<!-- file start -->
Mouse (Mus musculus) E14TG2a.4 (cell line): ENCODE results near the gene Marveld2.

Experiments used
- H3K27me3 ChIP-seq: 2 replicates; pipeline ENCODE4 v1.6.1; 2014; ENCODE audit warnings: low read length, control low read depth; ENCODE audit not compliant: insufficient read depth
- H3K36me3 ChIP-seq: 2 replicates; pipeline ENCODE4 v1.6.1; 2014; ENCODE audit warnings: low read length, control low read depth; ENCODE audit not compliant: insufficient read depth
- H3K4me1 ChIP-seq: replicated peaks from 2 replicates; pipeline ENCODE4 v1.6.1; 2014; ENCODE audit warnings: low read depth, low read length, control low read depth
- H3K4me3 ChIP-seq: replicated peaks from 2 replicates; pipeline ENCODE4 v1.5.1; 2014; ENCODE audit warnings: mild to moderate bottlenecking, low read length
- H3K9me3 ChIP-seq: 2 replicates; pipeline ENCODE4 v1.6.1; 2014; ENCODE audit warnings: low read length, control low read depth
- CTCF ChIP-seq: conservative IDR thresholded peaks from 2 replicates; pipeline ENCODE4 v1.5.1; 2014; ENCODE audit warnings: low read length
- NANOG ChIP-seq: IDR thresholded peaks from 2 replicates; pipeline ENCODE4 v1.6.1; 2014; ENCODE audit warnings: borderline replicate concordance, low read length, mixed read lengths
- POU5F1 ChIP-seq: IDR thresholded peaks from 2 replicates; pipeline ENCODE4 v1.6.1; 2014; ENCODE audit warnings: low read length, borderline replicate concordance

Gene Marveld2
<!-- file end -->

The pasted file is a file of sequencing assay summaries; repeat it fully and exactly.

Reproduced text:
Mouse (Mus musculus) E14TG2a.4 (cell line): ENCODE results near the gene Marveld2.

Experiments used
- H3K27me3 ChIP-seq: 2 replicates; pipeline ENCODE4 v1.6.1; 2014; ENCODE audit warnings: low read length, control low read depth; ENCODE audit not compliant: insufficient read depth
- H3K36me3 ChIP-seq: 2 replicates; pipeline ENCODE4 v1.6.1; 2014; ENCODE audit warnings: low read length, control low read depth; ENCODE audit not compliant: insufficient read depth
- H3K4me1 ChIP-seq: replicated peaks from 2 replicates; pipeline ENCODE4 v1.6.1; 2014; ENCODE audit warnings: low read depth, low read length, control low read depth
- H3K4me3 ChIP-seq: replicated peaks from 2 replicates; pipeline ENCODE4 v1.5.1; 2014; ENCODE audit warnings: mild to moderate bottlenecking, low read length
- H3K9me3 ChIP-seq: 2 replicates; pipeline ENCODE4 v1.6.1; 2014; ENCODE audit warnings: low read length, control low read depth
- CTCF ChIP-seq: conservative IDR thresholded peaks from 2 replicates; pipeline ENCODE4 v1.5.1; 2014; ENCODE audit warnings: low read length
- NANOG ChIP-seq: IDR thresholded peaks from 2 replicates; pipeline ENCODE4 v1.6.1; 2014; ENCODE audit warnings: borderline replicate concordance, low read length, mixed read lengths
- POU5F1 ChIP-seq: IDR thresholded peaks from 2 replicates; pipeline ENCODE4 v1.6.1; 2014; ENCODE audit warnings: low read length, borderline replicate concordance

Gene Marveld2